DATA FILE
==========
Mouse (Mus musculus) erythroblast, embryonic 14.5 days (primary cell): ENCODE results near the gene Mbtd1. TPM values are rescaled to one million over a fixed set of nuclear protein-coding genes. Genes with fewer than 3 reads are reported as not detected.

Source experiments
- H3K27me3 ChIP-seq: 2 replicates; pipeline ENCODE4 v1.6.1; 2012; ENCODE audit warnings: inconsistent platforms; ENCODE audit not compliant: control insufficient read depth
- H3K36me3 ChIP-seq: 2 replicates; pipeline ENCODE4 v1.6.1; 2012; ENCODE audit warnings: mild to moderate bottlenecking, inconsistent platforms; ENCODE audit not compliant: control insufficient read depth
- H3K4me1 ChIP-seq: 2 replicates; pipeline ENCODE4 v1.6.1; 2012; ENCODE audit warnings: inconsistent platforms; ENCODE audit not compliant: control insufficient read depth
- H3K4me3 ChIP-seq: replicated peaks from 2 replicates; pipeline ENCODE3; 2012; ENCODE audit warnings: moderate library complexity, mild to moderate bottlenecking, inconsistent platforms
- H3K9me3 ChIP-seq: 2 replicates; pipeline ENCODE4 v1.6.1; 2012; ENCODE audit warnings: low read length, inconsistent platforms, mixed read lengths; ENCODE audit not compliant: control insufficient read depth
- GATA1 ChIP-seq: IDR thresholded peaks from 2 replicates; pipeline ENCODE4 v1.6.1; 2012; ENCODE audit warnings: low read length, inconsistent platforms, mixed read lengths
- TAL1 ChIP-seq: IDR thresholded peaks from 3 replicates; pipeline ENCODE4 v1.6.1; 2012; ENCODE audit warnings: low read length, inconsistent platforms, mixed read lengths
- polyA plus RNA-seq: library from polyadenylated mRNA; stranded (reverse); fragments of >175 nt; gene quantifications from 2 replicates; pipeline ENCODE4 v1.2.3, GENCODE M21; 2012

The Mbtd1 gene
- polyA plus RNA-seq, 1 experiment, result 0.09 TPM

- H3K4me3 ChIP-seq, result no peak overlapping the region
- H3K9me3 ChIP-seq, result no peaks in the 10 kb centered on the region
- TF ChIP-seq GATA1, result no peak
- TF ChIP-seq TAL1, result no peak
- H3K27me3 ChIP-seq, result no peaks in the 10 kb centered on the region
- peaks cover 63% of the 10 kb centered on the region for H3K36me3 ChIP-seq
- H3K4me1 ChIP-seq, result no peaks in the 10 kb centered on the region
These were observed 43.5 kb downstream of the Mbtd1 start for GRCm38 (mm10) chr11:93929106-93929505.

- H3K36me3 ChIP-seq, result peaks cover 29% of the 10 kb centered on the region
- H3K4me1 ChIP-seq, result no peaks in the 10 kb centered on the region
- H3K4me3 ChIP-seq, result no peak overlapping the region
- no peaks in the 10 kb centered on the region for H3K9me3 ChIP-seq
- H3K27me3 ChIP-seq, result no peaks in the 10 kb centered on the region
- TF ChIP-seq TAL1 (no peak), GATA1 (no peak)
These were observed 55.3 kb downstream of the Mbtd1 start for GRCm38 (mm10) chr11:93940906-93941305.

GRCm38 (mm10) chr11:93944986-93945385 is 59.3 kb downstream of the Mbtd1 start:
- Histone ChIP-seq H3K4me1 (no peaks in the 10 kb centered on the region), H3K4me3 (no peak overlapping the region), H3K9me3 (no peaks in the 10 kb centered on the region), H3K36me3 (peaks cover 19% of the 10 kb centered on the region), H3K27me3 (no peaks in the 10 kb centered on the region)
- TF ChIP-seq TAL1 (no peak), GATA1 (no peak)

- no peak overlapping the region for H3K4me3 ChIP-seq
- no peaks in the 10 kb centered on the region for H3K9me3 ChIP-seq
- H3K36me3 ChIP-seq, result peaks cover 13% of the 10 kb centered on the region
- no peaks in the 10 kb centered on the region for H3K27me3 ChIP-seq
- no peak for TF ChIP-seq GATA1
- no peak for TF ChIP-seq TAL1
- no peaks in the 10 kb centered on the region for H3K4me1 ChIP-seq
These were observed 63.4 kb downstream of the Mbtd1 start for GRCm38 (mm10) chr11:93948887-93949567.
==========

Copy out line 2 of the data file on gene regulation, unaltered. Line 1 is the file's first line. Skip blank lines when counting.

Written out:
Source experiments